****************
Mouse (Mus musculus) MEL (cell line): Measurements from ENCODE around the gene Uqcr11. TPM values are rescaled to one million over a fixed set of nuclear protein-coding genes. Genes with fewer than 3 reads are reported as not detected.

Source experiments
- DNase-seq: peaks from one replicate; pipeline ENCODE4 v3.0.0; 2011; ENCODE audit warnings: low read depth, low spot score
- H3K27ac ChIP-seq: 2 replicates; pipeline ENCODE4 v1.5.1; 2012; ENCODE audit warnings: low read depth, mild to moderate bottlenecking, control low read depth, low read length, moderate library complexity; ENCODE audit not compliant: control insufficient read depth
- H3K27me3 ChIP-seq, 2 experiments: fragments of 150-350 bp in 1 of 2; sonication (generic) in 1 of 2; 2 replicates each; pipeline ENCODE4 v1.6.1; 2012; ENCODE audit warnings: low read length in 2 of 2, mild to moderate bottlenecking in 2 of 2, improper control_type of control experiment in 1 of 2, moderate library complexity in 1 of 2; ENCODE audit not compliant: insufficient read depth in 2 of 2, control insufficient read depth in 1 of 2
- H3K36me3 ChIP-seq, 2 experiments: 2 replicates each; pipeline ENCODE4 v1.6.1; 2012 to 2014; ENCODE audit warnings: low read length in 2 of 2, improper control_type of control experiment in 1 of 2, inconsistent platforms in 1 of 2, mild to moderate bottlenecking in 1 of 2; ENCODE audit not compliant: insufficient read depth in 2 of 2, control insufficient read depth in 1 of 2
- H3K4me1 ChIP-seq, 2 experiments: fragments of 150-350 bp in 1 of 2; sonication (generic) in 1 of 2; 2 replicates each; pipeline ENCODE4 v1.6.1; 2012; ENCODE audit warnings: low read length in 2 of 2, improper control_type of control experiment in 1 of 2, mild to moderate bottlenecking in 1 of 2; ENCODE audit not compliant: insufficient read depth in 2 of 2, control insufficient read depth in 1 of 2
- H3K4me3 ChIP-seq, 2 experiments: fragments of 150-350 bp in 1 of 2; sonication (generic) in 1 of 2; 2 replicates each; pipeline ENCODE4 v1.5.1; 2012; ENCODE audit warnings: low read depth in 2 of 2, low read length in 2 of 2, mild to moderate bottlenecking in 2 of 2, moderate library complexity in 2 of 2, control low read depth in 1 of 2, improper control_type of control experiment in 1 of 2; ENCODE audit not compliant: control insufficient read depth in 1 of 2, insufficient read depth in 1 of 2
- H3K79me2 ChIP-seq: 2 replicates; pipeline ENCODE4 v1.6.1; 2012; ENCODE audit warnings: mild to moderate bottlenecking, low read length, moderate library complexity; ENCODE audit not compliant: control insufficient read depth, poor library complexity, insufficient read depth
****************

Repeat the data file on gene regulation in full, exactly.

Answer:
Mouse (Mus musculus) MEL (cell line): Measurements from ENCODE around the gene Uqcr11. TPM values are rescaled to one million over a fixed set of nuclear protein-coding genes. Genes with fewer than 3 reads are reported as not detected.

Source experiments
- DNase-seq: peaks from one replicate; pipeline ENCODE4 v3.0.0; 2011; ENCODE audit warnings: low read depth, low spot score
- H3K27ac ChIP-seq: 2 replicates; pipeline ENCODE4 v1.5.1; 2012; ENCODE audit warnings: low read depth, mild to moderate bottlenecking, control low read depth, low read length, moderate library complexity; ENCODE audit not compliant: control insufficient read depth
- H3K27me3 ChIP-seq, 2 experiments: fragments of 150-350 bp in 1 of 2; sonication (generic) in 1 of 2; 2 replicates each; pipeline ENCODE4 v1.6.1; 2012; ENCODE audit warnings: low read length in 2 of 2, mild to moderate bottlenecking in 2 of 2, improper control_type of control experiment in 1 of 2, moderate library complexity in 1 of 2; ENCODE audit not compliant: insufficient read depth in 2 of 2, control insufficient read depth in 1 of 2
- H3K36me3 ChIP-seq, 2 experiments: 2 replicates each; pipeline ENCODE4 v1.6.1; 2012 to 2014; ENCODE audit warnings: low read length in 2 of 2, improper control_type of control experiment in 1 of 2, inconsistent platforms in 1 of 2, mild to moderate bottlenecking in 1 of 2; ENCODE audit not compliant: insufficient read depth in 2 of 2, control insufficient read depth in 1 of 2
- H3K4me1 ChIP-seq, 2 experiments: fragments of 150-350 bp in 1 of 2; sonication (generic) in 1 of 2; 2 replicates each; pipeline ENCODE4 v1.6.1; 2012; ENCODE audit warnings: low read length in 2 of 2, improper control_type of control experiment in 1 of 2, mild to moderate bottlenecking in 1 of 2; ENCODE audit not compliant: insufficient read depth in 2 of 2, control insufficient read depth in 1 of 2
- H3K4me3 ChIP-seq, 2 experiments: fragments of 150-350 bp in 1 of 2; sonication (generic) in 1 of 2; 2 replicates each; pipeline ENCODE4 v1.5.1; 2012; ENCODE audit warnings: low read depth in 2 of 2, low read length in 2 of 2, mild to moderate bottlenecking in 2 of 2, moderate library complexity in 2 of 2, control low read depth in 1 of 2, improper control_type of control experiment in 1 of 2; ENCODE audit not compliant: control insufficient read depth in 1 of 2, insufficient read depth in 1 of 2
- H3K79me2 ChIP-seq: 2 replicates; pipeline ENCODE4 v1.6.1; 2012; ENCODE audit warnings: mild to moderate bottlenecking, low read length, moderate library complexity; ENCODE audit not compliant: control insufficient read depth, poor library complexity, insufficient read depth